• Archaea, one of the three domains of life, possess a single type of RNA polymerase (RNAP) responsible for transcribing all types of RNA molecules. The structure and mechanism of archaeal RNA polymerase closely resemble those of bacterial RNA polymerase and eukaryotic nuclear RNA polymerases I-V. In particular, archaeal RNA polymerase shares significant structural and mechanistic similarities with eukaryotic nuclear RNA polymerase II.
  • The discovery of archaeal RNA polymerase is relatively recent. The first analysis of an archaeal RNAP was conducted in 1971, focusing on the RNAP of the extreme halophile Halobacterium cutirubrum. Crystal structures of RNA polymerases from Sulfolobus solfataricus and Sulfolobus shibatae have provided insights into the architecture of archaeal RNA polymerase. These studies have identified a total of thirteen subunits in archaeal RNA polymerase.
  • In archaea, the subunit corresponding to the eukaryotic Rpb1 (the largest subunit of RNA polymerase II) is split into two subunits. However, there is no homolog to the eukaryotic Rpb9 subunit (POLR2I) in the Sulfolobus shibatae complex. Instead, a subunit called TFS (transcription factor S), which bears similarity to TFIIS, has been proposed as a potential functional equivalent. Another additional subunit, referred to as Rpo13, is present in archaeal RNA polymerase. Rpo13, along with Rpo5, occupies a space that corresponds to an insertion found in bacterial β’ subunits. Notably, Rpo3 in archaeal RNA polymerase is an iron-sulfur protein, distinguishing it from its counterparts in other domains of life. There is also a shared sequence similarity between the archaeal RNAP I/III subunit AC40 and certain eukaryotic RNAP subunits, although the iron-binding function is absent in AC40.
  • In the past, archaeal RNAP subunits were designated using an “RpoX” nomenclature, where each subunit was assigned a letter independent of other systems. However, in 2009, a new nomenclature was proposed based on the numbering system of eukaryotic RNA polymerase II subunits, using the “Rpb” prefix.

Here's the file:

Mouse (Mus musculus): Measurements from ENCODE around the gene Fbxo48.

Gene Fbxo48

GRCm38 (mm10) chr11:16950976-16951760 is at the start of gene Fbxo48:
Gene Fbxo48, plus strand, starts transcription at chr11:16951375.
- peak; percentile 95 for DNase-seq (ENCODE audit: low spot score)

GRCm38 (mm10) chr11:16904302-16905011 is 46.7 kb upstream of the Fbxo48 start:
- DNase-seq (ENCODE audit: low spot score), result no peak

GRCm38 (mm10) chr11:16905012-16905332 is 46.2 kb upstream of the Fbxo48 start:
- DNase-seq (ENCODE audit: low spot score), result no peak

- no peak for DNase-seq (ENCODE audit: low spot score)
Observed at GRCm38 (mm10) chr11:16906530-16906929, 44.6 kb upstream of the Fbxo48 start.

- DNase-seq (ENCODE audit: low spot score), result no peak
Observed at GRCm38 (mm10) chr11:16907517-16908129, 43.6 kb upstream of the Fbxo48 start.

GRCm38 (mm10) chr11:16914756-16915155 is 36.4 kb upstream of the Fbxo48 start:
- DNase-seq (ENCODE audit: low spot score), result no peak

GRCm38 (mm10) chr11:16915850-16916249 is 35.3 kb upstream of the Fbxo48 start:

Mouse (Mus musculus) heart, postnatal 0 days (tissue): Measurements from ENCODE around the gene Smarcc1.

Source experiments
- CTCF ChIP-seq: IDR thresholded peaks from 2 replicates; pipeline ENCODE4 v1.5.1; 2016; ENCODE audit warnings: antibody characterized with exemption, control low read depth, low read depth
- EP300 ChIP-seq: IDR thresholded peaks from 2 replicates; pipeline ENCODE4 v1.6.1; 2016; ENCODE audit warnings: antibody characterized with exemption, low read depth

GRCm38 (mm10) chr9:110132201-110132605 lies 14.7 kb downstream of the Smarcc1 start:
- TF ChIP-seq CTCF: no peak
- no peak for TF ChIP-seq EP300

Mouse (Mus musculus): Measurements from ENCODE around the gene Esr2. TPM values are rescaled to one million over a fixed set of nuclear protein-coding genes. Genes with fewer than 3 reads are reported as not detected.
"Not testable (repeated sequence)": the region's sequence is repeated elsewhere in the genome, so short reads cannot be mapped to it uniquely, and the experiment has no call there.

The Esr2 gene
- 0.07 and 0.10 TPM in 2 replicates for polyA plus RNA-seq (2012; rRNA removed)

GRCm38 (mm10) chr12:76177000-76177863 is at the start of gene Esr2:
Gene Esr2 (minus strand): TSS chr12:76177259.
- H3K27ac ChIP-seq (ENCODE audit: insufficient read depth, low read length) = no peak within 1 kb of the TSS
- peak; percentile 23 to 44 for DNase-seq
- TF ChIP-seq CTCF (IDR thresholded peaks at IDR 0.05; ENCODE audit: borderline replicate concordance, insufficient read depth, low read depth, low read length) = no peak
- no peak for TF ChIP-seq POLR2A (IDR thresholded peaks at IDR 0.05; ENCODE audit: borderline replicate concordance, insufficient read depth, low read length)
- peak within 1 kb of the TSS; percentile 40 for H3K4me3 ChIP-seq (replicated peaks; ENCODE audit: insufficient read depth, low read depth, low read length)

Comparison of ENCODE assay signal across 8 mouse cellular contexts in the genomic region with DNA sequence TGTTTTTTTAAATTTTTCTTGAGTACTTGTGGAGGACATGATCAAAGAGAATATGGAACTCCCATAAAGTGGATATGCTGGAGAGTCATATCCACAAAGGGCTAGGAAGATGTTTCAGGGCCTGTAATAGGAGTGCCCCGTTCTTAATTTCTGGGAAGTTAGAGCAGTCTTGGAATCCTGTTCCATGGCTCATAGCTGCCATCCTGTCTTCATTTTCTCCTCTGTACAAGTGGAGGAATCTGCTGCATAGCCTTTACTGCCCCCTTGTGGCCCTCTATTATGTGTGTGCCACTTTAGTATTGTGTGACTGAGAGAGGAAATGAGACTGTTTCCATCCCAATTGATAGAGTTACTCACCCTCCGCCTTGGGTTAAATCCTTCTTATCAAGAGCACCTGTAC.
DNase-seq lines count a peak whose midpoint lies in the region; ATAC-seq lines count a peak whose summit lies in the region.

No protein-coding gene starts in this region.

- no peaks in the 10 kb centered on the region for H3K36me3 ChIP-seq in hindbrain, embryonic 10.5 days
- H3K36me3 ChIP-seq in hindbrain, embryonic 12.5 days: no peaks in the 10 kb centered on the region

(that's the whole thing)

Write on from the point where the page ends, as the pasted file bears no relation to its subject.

• The study of archaeal RNA polymerase has provided valuable insights into the transcription process in archaea and has deepened our understanding of the structural and functional relationships between RNA polymerases across different domains of life.

RNA polymerase in Viruses

  • Viruses employ various strategies for RNA synthesis, and their RNA polymerases (RNAPs) exhibit diverse structures and mechanisms. Orthopoxviruses and certain other nucleocytoplasmic large DNA viruses encode their own multi-subunit RNAPs, which bear similarity to eukaryotic RNAPs. However, these viral RNAPs often possess minified or missing subunits compared to their eukaryotic counterparts. The specific eukaryotic RNAP to which they are most similar is a subject of debate within the scientific community. On the other hand, many other viruses utilize single-subunit DNA-dependent RNAPs (ssRNAPs) for RNA synthesis. These ssRNAPs share structural and mechanistic similarities with the single-subunit RNAPs found in eukaryotic chloroplasts (RpoT) and mitochondria (POLRMT). Examples of widely studied single-subunit RNAPs include the bacteriophage T7 RNA polymerase. Notably, ssRNAPs lack proofreading capabilities.
  • In the case of B. subtilis prophage SPβ, a distinct monomeric RNAP is formed using YonO, a homolog of the β and β’ subunits found in multi-subunit RNAPs. This unique RNAP structure diverged significantly from the canonical five-unit multi-subunit RNAP, potentially predating the last universal common ancestor.